On April 5 a senior U.S. diplomat said “The Obama administration held informal talks with Mongolia about the possibility that the Central Asian nation might host an international repository for its region’s spent nuclear fuel (see GSN, March 9, 2010). “U.S. Energy Department officials and their counterparts in Ulaanbaatar, Mongolia are in the early stages of discussion and there has been no determination yet about whether to proceed with the idea”, said Richard Stratford, who directs the U.S. State Department’s Nuclear Energy,Safety and Security Office, informed Global Security Newswire.
The publication entitled ‘Mongolia Might Store Foreign Spent Nuclear Fuel’,’ was placed with translation in many Mongolian press and news websites. The Nuclear Energy Agency of Mongolia denied this information. A statement released by NEA reads, “There has not been any talks on this issue with a foreign organization, administration or individuals and NEA considers no legal grounds exist to conduct such talks. Article 4.1 of Mongolia’s Law on exporting and banning import and trans-border shipments of dangerous waste asserts to ban the import of dangerous waste to Mongolia with a purpose to exploit, store,deposit temporarily and eliminate. Also Article 4.2 of the law asserts banning trans-border shipment of dangerous waste through Mongolian border.”
NEA Deputy Head Ts. Damdinsuren said, “There have not been any talks made through official lines. We read it in the newspaper. I don’t know about it.No matter what, I would like to say that there have not been any official talks or agreements to store spent nuclear fuel in Mongolian territory. The law clearly asserts banning trans-border shipment of dangerous waste through Mongolia’s border, but there is a clause to allow exports. We will obey what the law says.This is not the first time such talks were alleged. There was similar talk in 2000 when a law on radioactive materials was adopted. There was a rumor spread that the waste of radioactive materials would be brought from Taiwan and South Korea.”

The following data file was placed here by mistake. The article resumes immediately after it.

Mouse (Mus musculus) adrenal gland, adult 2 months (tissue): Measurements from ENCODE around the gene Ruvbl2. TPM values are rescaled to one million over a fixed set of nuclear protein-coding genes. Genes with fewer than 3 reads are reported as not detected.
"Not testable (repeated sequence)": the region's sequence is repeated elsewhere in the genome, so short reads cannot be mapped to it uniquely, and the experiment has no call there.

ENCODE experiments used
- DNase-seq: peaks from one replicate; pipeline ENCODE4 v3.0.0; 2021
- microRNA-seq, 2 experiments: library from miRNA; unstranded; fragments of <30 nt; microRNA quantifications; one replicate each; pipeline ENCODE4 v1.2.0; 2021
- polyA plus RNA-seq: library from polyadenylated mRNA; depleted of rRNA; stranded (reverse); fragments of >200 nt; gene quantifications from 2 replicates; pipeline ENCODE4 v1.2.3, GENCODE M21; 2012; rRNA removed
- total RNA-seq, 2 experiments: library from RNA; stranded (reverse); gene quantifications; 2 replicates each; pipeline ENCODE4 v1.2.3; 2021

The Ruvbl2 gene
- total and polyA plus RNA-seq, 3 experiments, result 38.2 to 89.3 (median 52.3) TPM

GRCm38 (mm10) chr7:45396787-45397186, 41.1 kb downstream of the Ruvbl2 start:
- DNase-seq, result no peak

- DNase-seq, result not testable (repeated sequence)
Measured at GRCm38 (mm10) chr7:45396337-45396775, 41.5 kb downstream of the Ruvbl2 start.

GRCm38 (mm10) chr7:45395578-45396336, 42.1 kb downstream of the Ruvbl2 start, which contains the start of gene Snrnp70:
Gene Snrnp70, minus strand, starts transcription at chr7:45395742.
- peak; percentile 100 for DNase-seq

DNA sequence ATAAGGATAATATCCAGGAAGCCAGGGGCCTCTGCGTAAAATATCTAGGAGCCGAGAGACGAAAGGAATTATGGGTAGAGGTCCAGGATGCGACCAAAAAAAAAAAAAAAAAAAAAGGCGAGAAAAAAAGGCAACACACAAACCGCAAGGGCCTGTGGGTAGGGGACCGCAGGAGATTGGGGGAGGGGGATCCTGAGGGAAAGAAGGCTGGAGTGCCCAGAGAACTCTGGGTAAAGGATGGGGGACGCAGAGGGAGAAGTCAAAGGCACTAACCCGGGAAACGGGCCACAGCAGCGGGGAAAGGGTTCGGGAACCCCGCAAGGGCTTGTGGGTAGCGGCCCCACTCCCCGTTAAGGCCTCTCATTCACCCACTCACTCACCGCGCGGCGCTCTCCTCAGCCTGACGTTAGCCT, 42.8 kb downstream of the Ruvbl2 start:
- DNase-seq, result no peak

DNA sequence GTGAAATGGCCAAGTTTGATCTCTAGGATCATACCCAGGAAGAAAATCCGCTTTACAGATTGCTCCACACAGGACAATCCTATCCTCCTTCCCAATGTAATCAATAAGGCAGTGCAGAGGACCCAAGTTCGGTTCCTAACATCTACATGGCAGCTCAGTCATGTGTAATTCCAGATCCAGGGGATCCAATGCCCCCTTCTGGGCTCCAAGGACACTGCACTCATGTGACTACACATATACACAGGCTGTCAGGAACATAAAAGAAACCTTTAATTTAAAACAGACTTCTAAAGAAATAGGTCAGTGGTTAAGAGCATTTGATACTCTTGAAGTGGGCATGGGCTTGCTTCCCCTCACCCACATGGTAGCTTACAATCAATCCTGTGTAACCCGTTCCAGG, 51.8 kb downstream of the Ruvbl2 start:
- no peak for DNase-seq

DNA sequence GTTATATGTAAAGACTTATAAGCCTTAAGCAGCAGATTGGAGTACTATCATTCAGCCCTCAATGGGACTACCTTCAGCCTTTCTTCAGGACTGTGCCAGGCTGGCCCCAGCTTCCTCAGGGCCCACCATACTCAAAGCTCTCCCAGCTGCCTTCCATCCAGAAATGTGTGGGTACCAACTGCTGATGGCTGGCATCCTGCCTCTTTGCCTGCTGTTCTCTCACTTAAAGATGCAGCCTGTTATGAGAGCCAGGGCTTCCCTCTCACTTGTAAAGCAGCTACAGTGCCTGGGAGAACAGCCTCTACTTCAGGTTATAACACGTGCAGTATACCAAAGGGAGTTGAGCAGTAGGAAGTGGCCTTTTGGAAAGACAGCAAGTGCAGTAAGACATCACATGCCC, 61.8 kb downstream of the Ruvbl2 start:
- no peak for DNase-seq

As Mongolia does not have a nuclear power plant, there is no spent nuclear fuel.However, when radioactive generators commonly-used in hospitals, agriculture and geology are depleted, they are stored in an Isotope cabinet. “How to resolve dangerous nuclear waste becomes a main pressing issue the whole world faces.
Nuclear power plants have facilities to temporarily store their nuclear waste. For example, Fukushima nuclear plant has a pool to store fuel. Spent fuel emits certain heat; therefore, it is cooled by water.Nuclear plants stores their spent fuel inside for some years and transfer it into dry storage. It also stores it near the plant.
There has not been longer storage in the world and the plants store it for 50-60 years in its storing constructions. Longerterm storage is said to be some hundreds of years, but there has not yet been such technological solution anywhere in the world. It means that there is no solution in the world to eliminate and store spent nuclear fuel. However, there is a study to build a construction to bury spent fuel in Semiplatinsk where nuclear tests in Kazakhstan were conducted. To do this,many studies have been carried out, such as active earthquake zones, and biological structures and conditions. For Mongolia,there is no study on the possibility to store nuclear waste,” said Ts. Tumendelger, Director of the Isotope cabinet at the NEA.
Foreign Ministry denies nuclear waste rumors
On April 5, the Public Relations Department of the Ministry of Foreign Affairs and Trade issued a press statement concerning recent reports published in some media about storing spent nuclear fuel in Mongolian territory. It reads, “Article 4.1 of Mongolia’s Law on banning import and transit
of dangerous waste through Mongolia asserts to ban the import of dangerous waste to Mongolia with a purpose to exploit, store,deposit temporarily and eliminate.
Also, Article 4.2 of the law asserts banning transit transportation of dangerous waste through Mongolia’s border. Moreover, article 3.1.22 of Mongolia’s nuclear energy law describing the burial of nuclear waste concerned waste that originates from Mongolia only.
The statement officially reports that the Government of Mongolia has not had any talks to host a repository for foreign spent nuclear fuel in Mongolia’s territory within frames of cooperation with foreign countries in the nuclear sector.”